Congressman Stauber Visits a Sturgeon Fishing Resort on the Rainy River

This past week, Congressman Pete Stauber made a visit to the Royal Dutchman Resort east of Baudette, MN on the Rainy River.  Kevin and Jenn Hinrichs have positioned their resort as a fishing resort focusing on sturgeon.  The Congressman was in the area to learn more about the robust sturgeon fishery and economy around it, while showing support through opposition to the possibility of the U.S. Fish and Wildlife Service listing the sturgeon on the endangered species list.

In a nutshell, the U.S. Fish and Wildlife Service has until June 30 to decide if lake sturgeon should be listed under the Endangered Species Act. The Center for Biological Diversity sued the agency to require sturgeon to be federally protected, and a judge imposed a deadline for a decision.

Others involved in supporting this effort to add Lake Sturgeon to the endangered species act are Fishable Indiana Streams for the Hoosiers, Hoosier Environmental Council and Prairie Rivers Network.

“We had a good visit,” explained Kevin Hinrichs.  “We discussed sturgeon and the fact management of this species should come down to biology, not politics.”

The Congressman did a video from the shores of the Rainy River at the Royal Dutchman.  In his video, he made it clear he supports the MN DNR managing the species, not the U.S. Fish and Wildlife Service.  “Right now, the U.S. Fish and Wildlife Service is considering putting the Sturgeon on the endangered species list.  That is not necessary.  The State of MN, the DNR is doing a really good job of managing the lake sturgeon, and that’s where it should stay.”

Stauber sturgeon videoHinrichs elaborated on the conversation with the congressman.  “He doesn’t want this to be another wolf issue,” he explained.  The connection to the wolf issue is the U.S. Fish and Wildlife Service added the gray wolf to the endangered species list.  Now, a number of Midwest states including MN, WI and Michigan, have what they believe, is an overabundance of wolves and their hands are tied as management rests with the federal government.

Hinrichs also mentioned the congressman’s comments, “this isn’t a partisan issue”.  Being in favor of state management based on biology is a common sense approach to properly manage the species.  It also allows fishing opportunities, such as up at the Rainy River, St. Croix River near Stillwater and other areas where sturgeon populations are doing well.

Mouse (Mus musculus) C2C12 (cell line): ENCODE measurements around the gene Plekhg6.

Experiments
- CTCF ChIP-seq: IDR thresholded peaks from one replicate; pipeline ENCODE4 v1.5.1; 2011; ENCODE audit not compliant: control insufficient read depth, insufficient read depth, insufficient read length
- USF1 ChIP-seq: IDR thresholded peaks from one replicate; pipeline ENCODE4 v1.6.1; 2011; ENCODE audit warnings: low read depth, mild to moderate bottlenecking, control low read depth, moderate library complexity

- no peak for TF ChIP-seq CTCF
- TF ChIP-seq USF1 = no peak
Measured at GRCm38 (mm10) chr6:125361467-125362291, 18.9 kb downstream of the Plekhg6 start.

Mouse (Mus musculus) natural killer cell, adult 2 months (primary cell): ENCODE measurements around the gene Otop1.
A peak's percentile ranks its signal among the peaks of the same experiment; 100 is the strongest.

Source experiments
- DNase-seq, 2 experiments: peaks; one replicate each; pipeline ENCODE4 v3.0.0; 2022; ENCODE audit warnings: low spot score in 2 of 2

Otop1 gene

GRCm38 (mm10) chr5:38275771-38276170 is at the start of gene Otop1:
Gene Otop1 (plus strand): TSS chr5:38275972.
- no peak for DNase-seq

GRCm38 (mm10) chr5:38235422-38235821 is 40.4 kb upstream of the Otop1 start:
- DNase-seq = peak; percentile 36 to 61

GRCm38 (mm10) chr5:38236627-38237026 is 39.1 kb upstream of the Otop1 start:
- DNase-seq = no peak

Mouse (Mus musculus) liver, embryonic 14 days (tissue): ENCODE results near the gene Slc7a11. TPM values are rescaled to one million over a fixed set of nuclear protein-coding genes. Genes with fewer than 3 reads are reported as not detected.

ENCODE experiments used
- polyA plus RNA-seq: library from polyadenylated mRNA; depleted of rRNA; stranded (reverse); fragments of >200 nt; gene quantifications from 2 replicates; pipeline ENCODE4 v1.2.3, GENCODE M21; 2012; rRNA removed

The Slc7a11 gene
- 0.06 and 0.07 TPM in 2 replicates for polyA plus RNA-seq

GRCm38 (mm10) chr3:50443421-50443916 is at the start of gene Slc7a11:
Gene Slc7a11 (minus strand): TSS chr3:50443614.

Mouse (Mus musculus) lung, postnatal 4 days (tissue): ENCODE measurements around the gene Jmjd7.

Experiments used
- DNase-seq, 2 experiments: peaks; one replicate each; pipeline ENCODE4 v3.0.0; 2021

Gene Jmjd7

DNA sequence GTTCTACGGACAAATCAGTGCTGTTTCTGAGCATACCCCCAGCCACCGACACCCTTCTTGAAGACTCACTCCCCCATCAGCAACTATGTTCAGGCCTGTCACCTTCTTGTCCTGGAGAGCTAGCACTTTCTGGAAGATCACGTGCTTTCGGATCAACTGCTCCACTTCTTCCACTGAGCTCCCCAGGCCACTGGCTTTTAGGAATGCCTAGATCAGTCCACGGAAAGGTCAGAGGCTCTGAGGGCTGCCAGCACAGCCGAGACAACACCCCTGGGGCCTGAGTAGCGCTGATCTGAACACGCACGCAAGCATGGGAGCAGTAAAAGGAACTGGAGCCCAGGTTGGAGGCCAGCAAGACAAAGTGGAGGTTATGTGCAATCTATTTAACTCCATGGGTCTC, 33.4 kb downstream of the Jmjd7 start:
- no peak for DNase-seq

The MN DNR estimates there are more than 100,00o sturgeon over 40 inches long in the SW part of Lake of the Woods, from about Morson, ON down through Big Traverse Bay and the Rainy River.  They have done much research and work bringing populations of lake sturgeon back after commercial netting and pollution from industry upstream decades ago brought sturgeon numbers down to low levels.

The comeback of the lake sturgeon in this region is a true success story.  Many enjoy fishing the slow rolling Rainy River for a unique fish that is big, powerful and has prehistoric roots living back in the dinosaur age.

The hope is the U.S. Fish and Wildlife Service will not add the sturgeon to the endangered species list, and resorts across the Rainy River and Lake of the Woods region, can continue to cater to some of their anglers coming north to hook up with a sturgeon.

The sturgeon season up at the Rainy River and Lake of the Woods area creates some very much needed revenue for all area businesses during shoulder seasons, those months which are not the typical tourism months.  If sturgeon would be listed on the endangered species list, sturgeon fishing would most likely stop, as would the traditions, good times and tourism revenue to a northern Minnesota economy who has weaved the lake sturgeon deeply into it’s identity.


Learn more about Fishing Sturgeon on the Rainy River

Lake of the Woods area Lodging

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